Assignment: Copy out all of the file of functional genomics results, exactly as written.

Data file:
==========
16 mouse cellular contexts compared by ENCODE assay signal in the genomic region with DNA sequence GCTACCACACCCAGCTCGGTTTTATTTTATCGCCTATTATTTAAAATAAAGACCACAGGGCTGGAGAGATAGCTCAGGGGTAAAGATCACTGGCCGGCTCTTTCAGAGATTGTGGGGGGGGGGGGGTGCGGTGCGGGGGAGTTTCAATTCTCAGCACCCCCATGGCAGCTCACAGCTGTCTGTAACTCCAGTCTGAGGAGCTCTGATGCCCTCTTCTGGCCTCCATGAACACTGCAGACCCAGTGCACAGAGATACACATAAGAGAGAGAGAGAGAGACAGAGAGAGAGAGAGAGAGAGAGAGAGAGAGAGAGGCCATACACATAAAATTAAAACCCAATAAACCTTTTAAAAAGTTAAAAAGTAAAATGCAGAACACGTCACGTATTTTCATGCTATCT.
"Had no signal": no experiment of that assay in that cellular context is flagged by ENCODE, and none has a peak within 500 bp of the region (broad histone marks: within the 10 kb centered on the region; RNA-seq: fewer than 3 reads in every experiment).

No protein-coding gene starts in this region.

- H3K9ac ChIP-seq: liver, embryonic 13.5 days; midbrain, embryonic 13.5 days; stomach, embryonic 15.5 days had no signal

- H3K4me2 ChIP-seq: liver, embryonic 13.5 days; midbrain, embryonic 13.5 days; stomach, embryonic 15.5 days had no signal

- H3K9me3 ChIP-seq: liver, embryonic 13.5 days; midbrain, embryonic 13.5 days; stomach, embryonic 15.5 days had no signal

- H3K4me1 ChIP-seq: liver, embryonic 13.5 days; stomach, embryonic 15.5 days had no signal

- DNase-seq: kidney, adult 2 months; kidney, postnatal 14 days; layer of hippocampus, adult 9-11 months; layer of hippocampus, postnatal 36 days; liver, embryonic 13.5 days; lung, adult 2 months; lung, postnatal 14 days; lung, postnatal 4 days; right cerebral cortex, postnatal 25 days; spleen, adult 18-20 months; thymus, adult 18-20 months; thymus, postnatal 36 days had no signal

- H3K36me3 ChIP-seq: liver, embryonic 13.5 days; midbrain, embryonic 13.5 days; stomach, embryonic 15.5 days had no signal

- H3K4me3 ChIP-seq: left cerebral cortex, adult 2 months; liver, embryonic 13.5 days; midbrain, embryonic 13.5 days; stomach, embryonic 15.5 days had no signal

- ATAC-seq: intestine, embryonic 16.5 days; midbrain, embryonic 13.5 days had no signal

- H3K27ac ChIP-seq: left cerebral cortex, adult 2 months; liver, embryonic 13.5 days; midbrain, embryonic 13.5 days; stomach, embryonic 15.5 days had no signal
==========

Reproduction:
16 mouse cellular contexts compared by ENCODE assay signal in the genomic region with DNA sequence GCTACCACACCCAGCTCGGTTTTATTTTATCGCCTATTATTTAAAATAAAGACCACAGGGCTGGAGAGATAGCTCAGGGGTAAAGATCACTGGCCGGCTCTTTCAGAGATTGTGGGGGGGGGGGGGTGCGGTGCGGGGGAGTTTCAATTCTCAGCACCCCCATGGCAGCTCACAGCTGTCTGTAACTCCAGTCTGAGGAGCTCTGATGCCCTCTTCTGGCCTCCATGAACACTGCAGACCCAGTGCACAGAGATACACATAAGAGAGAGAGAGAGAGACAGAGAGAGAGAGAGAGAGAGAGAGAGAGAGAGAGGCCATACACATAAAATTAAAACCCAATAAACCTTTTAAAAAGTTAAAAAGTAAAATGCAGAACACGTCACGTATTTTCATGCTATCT.
"Had no signal": no experiment of that assay in that cellular context is flagged by ENCODE, and none has a peak within 500 bp of the region (broad histone marks: within the 10 kb centered on the region; RNA-seq: fewer than 3 reads in every experiment).

No protein-coding gene starts in this region.

- H3K9ac ChIP-seq: liver, embryonic 13.5 days; midbrain, embryonic 13.5 days; stomach, embryonic 15.5 days had no signal

- H3K4me2 ChIP-seq: liver, embryonic 13.5 days; midbrain, embryonic 13.5 days; stomach, embryonic 15.5 days had no signal

- H3K9me3 ChIP-seq: liver, embryonic 13.5 days; midbrain, embryonic 13.5 days; stomach, embryonic 15.5 days had no signal

- H3K4me1 ChIP-seq: liver, embryonic 13.5 days; stomach, embryonic 15.5 days had no signal

- DNase-seq: kidney, adult 2 months; kidney, postnatal 14 days; layer of hippocampus, adult 9-11 months; layer of hippocampus, postnatal 36 days; liver, embryonic 13.5 days; lung, adult 2 months; lung, postnatal 14 days; lung, postnatal 4 days; right cerebral cortex, postnatal 25 days; spleen, adult 18-20 months; thymus, adult 18-20 months; thymus, postnatal 36 days had no signal

- H3K36me3 ChIP-seq: liver, embryonic 13.5 days; midbrain, embryonic 13.5 days; stomach, embryonic 15.5 days had no signal

- H3K4me3 ChIP-seq: left cerebral cortex, adult 2 months; liver, embryonic 13.5 days; midbrain, embryonic 13.5 days; stomach, embryonic 15.5 days had no signal

- ATAC-seq: intestine, embryonic 16.5 days; midbrain, embryonic 13.5 days had no signal

- H3K27ac ChIP-seq: left cerebral cortex, adult 2 months; liver, embryonic 13.5 days; midbrain, embryonic 13.5 days; stomach, embryonic 15.5 days had no signal